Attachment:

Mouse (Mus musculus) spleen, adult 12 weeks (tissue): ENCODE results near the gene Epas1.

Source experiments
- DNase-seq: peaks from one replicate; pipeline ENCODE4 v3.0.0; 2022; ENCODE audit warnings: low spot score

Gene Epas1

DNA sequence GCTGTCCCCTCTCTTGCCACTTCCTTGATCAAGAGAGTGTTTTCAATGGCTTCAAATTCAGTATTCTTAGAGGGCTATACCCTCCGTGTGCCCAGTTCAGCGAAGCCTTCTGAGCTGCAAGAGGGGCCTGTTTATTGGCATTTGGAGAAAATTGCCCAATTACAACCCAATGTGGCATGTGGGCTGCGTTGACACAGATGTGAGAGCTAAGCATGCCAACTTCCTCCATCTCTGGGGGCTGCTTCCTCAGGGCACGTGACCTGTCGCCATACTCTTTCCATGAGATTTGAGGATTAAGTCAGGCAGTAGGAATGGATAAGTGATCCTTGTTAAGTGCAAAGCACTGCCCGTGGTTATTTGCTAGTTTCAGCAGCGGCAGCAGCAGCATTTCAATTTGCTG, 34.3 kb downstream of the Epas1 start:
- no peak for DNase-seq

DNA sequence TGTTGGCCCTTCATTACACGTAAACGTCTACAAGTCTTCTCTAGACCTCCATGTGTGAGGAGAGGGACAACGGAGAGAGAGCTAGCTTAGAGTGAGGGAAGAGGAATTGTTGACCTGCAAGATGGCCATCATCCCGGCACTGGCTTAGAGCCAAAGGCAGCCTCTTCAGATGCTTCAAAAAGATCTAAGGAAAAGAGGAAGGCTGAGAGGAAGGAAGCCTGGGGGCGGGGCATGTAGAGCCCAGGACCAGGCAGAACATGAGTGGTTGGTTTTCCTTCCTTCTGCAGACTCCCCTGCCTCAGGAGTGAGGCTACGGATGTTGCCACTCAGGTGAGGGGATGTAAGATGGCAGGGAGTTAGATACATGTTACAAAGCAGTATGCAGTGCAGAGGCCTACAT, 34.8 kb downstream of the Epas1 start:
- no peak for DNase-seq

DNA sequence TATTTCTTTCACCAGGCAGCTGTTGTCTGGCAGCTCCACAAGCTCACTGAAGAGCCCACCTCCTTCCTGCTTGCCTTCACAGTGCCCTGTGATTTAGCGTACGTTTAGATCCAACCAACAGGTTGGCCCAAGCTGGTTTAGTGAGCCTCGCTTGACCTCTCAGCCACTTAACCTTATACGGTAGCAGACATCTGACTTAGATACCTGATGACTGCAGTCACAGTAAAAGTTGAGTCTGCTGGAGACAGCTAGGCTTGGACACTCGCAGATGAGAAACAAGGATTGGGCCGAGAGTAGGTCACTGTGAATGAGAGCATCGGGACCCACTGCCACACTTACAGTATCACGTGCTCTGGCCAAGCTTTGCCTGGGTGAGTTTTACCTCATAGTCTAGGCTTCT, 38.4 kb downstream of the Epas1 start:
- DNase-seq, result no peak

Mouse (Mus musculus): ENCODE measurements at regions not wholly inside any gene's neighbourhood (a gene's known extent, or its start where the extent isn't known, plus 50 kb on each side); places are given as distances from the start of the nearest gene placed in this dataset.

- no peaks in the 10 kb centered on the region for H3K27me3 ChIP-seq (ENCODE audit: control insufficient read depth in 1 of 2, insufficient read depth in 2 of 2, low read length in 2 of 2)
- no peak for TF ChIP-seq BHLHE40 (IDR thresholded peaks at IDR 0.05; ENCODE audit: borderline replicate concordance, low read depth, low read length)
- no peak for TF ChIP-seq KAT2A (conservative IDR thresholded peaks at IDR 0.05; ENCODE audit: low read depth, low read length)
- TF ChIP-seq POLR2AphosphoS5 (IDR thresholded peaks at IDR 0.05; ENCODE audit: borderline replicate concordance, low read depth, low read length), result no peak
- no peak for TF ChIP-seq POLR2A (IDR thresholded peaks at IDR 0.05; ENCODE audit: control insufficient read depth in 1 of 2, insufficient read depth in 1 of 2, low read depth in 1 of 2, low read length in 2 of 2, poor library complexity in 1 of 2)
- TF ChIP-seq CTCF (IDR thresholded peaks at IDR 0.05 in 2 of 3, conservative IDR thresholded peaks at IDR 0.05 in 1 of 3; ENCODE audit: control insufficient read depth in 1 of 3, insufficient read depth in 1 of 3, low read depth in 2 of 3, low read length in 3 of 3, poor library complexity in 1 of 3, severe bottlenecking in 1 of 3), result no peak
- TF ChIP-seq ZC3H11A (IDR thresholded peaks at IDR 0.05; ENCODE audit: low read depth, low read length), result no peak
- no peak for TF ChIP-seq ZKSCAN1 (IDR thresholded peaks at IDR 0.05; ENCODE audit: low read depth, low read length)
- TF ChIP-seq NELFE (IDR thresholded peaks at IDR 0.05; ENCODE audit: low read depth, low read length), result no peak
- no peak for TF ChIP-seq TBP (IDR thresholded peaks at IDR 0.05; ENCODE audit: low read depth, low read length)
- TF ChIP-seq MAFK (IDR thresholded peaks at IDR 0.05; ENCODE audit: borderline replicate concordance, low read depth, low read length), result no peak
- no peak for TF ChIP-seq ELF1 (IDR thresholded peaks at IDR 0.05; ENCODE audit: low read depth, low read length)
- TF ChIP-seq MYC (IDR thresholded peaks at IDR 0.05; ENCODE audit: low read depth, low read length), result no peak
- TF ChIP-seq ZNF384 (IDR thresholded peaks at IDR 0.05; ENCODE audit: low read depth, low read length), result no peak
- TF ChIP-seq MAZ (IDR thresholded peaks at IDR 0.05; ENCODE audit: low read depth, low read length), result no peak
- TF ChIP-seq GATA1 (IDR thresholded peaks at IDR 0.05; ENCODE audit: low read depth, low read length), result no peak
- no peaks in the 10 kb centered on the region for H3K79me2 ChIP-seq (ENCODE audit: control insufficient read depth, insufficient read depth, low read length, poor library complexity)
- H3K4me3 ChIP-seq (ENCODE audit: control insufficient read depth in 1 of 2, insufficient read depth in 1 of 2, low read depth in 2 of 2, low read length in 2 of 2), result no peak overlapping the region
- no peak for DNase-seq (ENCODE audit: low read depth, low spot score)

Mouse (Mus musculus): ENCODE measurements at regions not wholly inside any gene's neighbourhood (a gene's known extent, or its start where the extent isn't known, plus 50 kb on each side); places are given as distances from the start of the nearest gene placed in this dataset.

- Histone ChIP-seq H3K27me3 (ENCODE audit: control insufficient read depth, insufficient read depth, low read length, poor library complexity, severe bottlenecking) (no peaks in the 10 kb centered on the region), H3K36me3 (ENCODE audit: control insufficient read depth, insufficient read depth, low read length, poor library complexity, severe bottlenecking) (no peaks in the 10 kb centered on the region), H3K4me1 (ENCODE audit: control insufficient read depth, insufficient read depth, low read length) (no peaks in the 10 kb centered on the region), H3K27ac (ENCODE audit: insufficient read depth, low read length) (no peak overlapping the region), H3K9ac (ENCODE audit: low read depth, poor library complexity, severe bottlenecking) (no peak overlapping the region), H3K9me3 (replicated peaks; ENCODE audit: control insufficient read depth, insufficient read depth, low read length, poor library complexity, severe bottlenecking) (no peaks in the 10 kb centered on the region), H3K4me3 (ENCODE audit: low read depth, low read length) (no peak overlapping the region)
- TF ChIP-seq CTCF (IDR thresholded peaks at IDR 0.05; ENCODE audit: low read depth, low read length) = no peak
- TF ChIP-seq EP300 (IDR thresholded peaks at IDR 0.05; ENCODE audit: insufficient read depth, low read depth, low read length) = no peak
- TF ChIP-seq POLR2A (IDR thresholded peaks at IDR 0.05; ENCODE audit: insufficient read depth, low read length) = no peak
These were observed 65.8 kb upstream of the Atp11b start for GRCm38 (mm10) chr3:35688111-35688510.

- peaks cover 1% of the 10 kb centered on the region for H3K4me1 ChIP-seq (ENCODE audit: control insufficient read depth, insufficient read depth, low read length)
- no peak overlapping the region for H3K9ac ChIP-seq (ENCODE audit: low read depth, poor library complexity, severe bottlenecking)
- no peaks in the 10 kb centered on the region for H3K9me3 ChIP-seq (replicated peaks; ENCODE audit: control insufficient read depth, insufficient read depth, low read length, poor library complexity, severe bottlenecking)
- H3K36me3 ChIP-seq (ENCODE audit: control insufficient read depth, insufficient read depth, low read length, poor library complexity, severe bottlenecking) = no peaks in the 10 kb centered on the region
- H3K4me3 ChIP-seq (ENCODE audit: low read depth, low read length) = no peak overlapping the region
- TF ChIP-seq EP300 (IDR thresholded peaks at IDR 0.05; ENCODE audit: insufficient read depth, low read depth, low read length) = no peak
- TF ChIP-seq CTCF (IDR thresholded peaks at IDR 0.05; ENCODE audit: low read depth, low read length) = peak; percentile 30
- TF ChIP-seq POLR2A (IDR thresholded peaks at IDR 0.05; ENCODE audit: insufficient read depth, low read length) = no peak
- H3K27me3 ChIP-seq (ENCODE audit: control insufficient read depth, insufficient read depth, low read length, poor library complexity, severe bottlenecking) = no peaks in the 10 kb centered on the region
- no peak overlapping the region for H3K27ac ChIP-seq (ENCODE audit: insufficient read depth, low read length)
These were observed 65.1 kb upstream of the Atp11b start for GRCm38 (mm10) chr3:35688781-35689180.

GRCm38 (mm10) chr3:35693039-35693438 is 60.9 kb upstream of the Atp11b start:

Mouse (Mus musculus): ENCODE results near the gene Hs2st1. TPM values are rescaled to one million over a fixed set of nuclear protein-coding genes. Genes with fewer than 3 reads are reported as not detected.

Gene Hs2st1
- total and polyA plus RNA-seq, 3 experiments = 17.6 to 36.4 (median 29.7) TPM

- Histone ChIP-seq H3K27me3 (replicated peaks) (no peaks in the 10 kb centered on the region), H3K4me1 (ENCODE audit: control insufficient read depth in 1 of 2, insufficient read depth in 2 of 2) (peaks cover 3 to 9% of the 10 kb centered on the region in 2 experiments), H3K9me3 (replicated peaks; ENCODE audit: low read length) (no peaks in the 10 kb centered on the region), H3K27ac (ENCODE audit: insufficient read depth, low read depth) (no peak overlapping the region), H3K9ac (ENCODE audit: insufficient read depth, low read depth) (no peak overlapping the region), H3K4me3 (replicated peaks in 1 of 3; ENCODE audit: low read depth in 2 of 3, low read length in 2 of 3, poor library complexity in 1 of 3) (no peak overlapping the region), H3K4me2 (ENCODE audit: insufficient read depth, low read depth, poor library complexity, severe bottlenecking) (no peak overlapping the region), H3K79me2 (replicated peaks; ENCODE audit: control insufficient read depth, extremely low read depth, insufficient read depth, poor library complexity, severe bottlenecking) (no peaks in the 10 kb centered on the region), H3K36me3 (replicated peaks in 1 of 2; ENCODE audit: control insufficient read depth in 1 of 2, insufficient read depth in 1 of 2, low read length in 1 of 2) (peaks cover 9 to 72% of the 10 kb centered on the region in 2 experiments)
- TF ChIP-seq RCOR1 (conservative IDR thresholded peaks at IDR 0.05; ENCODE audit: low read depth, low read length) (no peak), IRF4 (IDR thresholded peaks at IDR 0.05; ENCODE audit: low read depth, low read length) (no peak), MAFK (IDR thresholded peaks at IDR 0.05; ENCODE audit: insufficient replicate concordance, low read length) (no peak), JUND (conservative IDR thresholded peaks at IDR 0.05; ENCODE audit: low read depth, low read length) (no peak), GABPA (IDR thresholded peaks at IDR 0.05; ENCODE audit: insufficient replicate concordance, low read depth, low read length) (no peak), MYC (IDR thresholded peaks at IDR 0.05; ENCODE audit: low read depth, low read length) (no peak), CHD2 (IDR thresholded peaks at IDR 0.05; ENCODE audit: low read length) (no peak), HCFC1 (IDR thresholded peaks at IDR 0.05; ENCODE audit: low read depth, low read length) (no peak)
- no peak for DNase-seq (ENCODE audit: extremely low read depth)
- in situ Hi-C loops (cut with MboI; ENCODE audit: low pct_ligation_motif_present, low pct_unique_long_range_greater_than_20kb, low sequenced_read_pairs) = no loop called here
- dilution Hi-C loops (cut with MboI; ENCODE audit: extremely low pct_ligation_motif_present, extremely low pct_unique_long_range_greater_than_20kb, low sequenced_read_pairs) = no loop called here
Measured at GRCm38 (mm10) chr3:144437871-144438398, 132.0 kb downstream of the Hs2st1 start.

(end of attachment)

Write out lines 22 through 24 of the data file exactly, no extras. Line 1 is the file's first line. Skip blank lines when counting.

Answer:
- TF ChIP-seq MAFK (IDR thresholded peaks at IDR 0.05; ENCODE audit: borderline replicate concordance, low read depth, low read length), result no peak
- no peak for TF ChIP-seq ELF1 (IDR thresholded peaks at IDR 0.05; ENCODE audit: low read depth, low read length)
- TF ChIP-seq MYC (IDR thresholded peaks at IDR 0.05; ENCODE audit: low read depth, low read length), result no peak